Overall, outdoor enthusiasts also seem to be do-it-yourselfers. The kind of people who not only love, but take pride in making their own gear. Examples that come quickly to mind, especially when the subject of interest is trout fishing, would be tying flies, making line spinners, and even fishing rods themselves.
My dad was an active fly fisherman who, with the help of a few books, managed to learn the basics of fly tying. He transmitted this interest to me. Even though it’s been years since I’ve been an active fly tyer, I still remember how much it meant to me when I caught my very first trout on a fly I created myself. . A fly that I’m sure was far from perfect, but good enough to fool a foot-long rainbow.
I was 11 when my dad started trying to pass on the basic skills needed to rig a trout fly. My flies looked fine, let’s call them scary – but I felt I had done my best and they deserved a chance to float past a trout or two.
About a week after trout season opened, my school district held a half day on Wednesday, releasing students at noon. After a bit of begging and begging I managed to arrange a ride for me and a school friend to the village of Cowan where we were going to fish Buffalo Creek until my dad could pick us up tonight -the.
For us, the young people, it was a great adventure. If I remember correctly, my friend and I managed to catch a trout or two each using bait. By mid-afternoon, as the sun was starting to warm things up, the flies started hatching. It wasn’t long before the fish began to completely ignore our bait, instead feeding heavily on the hatching flies.
Putting aside my spinning rod, I assembled my fly rod – a present for my 10th birthday the year before – and tied one of my roughly knotted flies. A few casts later I was hooked with my very first trout on a fly rod. Whether the fish hit because my offering looked like the real thing, or because it just looked scary and the fish felt threatened by the rumble of feathers and thread I called a fly, I don’t will never know. But somehow he broke the water, sucking in the fly.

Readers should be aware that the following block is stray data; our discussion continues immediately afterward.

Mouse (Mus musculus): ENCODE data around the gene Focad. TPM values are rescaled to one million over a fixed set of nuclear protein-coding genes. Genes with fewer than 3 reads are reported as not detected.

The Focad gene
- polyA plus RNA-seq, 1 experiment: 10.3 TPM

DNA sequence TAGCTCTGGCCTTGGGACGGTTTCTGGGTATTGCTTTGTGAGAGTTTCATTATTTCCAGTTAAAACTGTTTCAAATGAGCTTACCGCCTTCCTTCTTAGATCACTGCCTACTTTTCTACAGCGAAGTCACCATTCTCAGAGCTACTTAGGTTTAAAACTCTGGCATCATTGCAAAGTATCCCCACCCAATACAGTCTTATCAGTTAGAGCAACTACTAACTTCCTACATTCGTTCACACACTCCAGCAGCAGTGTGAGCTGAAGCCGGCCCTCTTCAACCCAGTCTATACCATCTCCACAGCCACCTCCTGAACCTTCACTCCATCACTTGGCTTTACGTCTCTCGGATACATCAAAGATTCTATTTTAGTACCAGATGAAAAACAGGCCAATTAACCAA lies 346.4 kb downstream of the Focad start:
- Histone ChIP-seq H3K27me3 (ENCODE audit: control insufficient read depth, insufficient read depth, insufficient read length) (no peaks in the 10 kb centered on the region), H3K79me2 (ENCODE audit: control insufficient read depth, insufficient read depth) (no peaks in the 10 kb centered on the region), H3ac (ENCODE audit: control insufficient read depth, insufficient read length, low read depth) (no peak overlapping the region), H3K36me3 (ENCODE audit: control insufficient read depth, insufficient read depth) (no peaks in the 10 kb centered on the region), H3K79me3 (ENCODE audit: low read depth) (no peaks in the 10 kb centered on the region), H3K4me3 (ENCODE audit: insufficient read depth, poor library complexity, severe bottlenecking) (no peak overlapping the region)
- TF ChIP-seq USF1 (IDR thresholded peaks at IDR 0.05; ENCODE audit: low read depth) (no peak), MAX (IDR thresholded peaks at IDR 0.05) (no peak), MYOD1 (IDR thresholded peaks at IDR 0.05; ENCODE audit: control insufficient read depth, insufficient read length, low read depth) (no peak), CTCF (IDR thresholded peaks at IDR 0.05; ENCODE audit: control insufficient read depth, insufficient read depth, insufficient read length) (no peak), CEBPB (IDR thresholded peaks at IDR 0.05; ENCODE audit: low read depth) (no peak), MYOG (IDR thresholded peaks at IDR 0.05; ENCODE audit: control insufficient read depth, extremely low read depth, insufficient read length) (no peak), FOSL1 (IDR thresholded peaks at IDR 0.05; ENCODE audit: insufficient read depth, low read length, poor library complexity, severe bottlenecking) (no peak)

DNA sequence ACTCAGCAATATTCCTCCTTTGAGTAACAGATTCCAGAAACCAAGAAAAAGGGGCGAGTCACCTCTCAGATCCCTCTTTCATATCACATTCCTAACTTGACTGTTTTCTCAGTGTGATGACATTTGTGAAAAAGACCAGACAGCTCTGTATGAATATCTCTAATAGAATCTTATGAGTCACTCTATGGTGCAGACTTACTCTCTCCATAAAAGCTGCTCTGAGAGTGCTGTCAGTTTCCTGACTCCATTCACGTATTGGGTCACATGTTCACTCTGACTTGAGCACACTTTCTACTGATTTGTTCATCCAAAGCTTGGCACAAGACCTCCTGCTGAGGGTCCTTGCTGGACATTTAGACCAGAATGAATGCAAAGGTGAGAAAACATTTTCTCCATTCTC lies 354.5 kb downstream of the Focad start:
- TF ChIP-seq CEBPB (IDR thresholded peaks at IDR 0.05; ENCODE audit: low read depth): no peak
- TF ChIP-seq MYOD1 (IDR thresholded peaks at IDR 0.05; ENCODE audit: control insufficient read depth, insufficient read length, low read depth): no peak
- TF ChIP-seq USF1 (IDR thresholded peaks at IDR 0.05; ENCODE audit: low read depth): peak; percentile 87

Later that evening when Dad arrived, I’m sure I was beaming with pride when I showed him my catch. This rainbow might only be a foot long at best, but to me it was a trophy. Until then I had only caught bass and bluegill with my fly rod. Now I was a seasoned trout angler and the creator of a bait that brought a trout to the net! For a young boy who loved to fish, this was one of the best days of my young life.
Although I was still a number of fish under the limit, I told my dad that we had had enough and were ready to go home. Dad however, who also suffered from the same addiction, suggested that my friend and I instead sit down and relax for a short while first.
Soon Dad was putting on his boots and casting a fly of his own making. Being much more knowledgeable than me, dad quickly caught several fish as well, before agreeing that if we were later, mom would be upset that we missed supper.
Whether it’s a fly tied by your own hands, a spoon you’ve made, or a fishing rod assembled on your workbench, there’s a special sense of accomplishment when they’re used. to net a fish. If you’re one of those guys or gals who take pride in making things yourself, consider making your own fishing tackle. It can add a whole new dimension to the sport of angling.